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​There is a recurring theme I encounter when speaking to my clients; economic uncertainty is increasing the pressure to reduce costs, with hirers considering all options before investing and growing their workforce. 

Recent findings from Santander’s Spring 2019 Trade Barometer support this, with many businesses scaling back on investment plans. The same report also highlights that attracting and retaining skilled staff also remains a significant worry for UK businesses, with 55% saying this will be one of the most important drivers of growth over the next three years.

It leaves many employers in a conundrum; how do we balance the need to hire the requisite skill-sets vital for business growth against the risks associated with a permanent hire? Whilst many employers say they will invest if they can find the right person, they do not know how to improve their chances of hiring someone that will be successful and add value to them in the long term.

There is a simple way that can help employers to test the water and build confidence in their hiring decisions. Temp to perm is a route that businesses should consider, particularly when the vacant role is critical to business success. Many employers regularly use contract or temporary staff to cover peaks in workload or for short to medium-term projects, but perhaps haven’t considered temp to perm as part of a wider talent acquisition strategy. 

The norm for a candidate going temp to perm is to firstly undertake the role for a short temporary period. Should all go well, the temporary position will turn into a permanent role at the end of the assigned period, normally no more than 3 months. 

If either party becomes unhappy during the temporary period, it is much easier to part ways and quickly terminate the contract. It is also likely that during the temporary period, the candidate will be paid via a third party which saves both the administration burden for the employer and reduces the employment costs (such as paid vacation, paid sick leave or other paid time off, pension, medical and dental benefits).

In addition to this, there are a number of benefits to exploring temp to perm when employing new employees;

  • TIME SAVED: The right recruitment partner will have access to a broad network of relevant candidates, many of these can be available at short notice and are happy to work on a temp to perm basis

  • TRY BEFORE YOU BUY: This route will enable you to see what a candidate can offer to the business prior to you making any long-term commitment. You will also be able to see how they fit with your business culture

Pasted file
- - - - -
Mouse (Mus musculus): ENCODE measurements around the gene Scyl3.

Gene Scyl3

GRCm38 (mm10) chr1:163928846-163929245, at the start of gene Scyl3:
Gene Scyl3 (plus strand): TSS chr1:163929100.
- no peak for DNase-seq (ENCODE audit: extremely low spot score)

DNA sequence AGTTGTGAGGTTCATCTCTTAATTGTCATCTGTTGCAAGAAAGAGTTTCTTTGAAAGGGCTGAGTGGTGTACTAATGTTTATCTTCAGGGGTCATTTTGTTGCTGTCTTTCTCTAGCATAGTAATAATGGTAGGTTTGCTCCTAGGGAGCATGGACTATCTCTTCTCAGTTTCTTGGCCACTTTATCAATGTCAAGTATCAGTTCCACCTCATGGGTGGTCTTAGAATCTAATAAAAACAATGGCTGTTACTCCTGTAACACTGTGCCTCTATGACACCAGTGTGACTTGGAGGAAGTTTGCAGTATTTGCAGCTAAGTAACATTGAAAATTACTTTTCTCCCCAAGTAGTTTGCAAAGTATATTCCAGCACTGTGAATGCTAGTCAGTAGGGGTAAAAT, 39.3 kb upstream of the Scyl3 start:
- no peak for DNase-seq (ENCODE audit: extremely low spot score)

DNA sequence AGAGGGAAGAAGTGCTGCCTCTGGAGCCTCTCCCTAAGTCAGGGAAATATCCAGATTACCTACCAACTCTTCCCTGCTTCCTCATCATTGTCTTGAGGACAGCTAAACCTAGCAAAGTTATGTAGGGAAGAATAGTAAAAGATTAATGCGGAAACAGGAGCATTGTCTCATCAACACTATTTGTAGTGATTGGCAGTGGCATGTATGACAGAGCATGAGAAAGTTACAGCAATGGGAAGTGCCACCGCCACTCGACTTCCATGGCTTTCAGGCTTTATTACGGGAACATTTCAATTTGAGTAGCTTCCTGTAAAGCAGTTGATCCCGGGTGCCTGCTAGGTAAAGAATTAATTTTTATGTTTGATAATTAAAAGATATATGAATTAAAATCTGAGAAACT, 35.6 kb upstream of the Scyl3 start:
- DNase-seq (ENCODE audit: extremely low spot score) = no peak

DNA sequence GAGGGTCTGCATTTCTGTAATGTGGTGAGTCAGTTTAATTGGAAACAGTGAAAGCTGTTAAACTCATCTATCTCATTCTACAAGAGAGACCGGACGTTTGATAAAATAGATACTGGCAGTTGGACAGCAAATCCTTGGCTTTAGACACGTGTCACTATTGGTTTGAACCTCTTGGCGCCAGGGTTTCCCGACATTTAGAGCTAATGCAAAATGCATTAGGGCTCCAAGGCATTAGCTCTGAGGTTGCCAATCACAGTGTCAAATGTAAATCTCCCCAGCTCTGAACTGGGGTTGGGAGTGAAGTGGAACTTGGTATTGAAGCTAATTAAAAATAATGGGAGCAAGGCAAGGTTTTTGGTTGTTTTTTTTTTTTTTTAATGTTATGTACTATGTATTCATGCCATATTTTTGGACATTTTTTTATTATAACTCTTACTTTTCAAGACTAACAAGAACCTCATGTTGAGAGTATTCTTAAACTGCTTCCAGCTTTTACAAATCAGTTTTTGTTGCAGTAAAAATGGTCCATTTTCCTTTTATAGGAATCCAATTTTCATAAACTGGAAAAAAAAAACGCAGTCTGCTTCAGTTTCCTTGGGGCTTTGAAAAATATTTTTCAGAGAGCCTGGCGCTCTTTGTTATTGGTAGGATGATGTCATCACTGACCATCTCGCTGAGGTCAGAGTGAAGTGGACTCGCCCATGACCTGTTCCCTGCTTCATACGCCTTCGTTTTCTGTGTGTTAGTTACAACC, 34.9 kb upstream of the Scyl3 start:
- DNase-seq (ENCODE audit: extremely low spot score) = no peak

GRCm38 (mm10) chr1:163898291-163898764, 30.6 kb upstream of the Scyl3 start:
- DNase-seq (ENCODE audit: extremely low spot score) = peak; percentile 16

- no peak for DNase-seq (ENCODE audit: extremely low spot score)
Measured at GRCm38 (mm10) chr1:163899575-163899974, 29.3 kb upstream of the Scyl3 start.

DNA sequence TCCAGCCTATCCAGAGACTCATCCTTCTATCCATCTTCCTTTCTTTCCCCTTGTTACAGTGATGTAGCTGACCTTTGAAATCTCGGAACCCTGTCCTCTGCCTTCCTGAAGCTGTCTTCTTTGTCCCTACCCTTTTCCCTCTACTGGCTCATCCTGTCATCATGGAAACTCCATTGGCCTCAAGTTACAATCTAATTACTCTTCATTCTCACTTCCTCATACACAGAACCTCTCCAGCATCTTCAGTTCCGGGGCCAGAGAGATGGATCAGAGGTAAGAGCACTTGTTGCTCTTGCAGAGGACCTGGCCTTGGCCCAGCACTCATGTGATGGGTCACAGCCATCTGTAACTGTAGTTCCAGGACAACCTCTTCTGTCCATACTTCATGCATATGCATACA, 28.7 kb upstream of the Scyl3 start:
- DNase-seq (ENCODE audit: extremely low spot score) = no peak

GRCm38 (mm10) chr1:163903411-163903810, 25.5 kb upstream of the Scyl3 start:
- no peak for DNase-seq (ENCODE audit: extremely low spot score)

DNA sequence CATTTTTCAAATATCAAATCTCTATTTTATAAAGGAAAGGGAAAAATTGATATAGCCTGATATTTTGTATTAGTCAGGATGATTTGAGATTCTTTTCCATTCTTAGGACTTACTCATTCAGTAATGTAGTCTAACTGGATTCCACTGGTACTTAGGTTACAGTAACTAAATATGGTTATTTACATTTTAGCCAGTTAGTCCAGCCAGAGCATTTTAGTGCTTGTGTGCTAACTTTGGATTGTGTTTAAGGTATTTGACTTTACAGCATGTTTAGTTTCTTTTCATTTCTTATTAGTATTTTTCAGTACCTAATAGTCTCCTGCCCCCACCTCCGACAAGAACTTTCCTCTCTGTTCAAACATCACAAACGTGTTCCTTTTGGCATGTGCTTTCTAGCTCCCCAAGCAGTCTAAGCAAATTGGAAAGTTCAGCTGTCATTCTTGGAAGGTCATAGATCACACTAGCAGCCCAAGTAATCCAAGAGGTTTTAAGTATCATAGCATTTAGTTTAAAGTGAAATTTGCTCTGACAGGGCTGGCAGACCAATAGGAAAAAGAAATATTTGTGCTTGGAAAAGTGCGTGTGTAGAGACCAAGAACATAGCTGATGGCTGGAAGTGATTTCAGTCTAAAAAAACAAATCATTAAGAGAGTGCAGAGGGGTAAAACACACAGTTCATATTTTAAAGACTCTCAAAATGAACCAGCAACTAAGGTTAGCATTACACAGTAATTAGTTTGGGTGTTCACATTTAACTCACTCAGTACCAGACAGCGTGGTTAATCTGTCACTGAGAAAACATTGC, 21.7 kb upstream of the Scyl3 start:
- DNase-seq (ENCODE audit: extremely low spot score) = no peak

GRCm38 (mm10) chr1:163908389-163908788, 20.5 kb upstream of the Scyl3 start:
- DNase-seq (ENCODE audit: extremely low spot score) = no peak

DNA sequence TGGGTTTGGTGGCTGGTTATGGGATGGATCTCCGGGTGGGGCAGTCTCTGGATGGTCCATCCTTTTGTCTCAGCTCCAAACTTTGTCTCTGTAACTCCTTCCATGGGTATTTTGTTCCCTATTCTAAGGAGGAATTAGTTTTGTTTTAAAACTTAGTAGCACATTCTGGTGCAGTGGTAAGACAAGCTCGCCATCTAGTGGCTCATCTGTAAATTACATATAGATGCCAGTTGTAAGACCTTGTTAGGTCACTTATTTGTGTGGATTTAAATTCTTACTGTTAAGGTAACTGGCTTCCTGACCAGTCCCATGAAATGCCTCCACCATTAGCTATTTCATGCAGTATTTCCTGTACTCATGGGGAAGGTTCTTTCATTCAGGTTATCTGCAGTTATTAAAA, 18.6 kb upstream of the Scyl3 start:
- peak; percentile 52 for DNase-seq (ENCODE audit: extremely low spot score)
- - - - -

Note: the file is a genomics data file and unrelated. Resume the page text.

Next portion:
• COMMITMENT: The knowledge of there being a temp to perm opportunity is a good way of ensuring that a candidate will treat the period as a probation period and can often ensure greater commitment to the role

  • REFERENCING: Candidates working on a temporary or contract basis will often come armed with references, speeding the turnaround of the recruitment process and removing the delay involved in obtaining references from previous employers

  • AVOIDING A RECRUITMENT FREEZE: Flexible resource is a great way to overcome short term business restrictions. If there is a hold on hiring permanent staff, it can give both HR and Line Managers the opportunity to benefit from the skills they need on a temporary basis ensuring business delivery is not compromised, whilst introducing and training a new team member before offering a permanent contract, once the freeze is lifted

To make temp to perm hiring successful there are a few best practices employers should implement;

  • Treat contract/temporary workers as part of the team and make introductions to key stakeholders/team members they will be interacting with on a regular basis. If the role is complex, it can be helpful to assign a mentor that a new temp to perm candidate can turn to for guidance and assistance

  • Be clear about what the workers role and responsibilities will be and how they fit into the bigger picture. Set clear expectations about the quality and quantity of work. It is also important to provide the same training and resources as you would any other permanent member of staff to enable them to perform their duties to the best of their ability

  • Spend time evaluating not only how the temp to perm perform assigned tasks but also how well they integrate with your existing team. Cultural fit is a critical component to long term success

CONTACT US
If you would like to learn more about the temp to perm route and how it could benefit your business, please don’t hesitate to get in touch with me on 01384 446115 or drop me an email.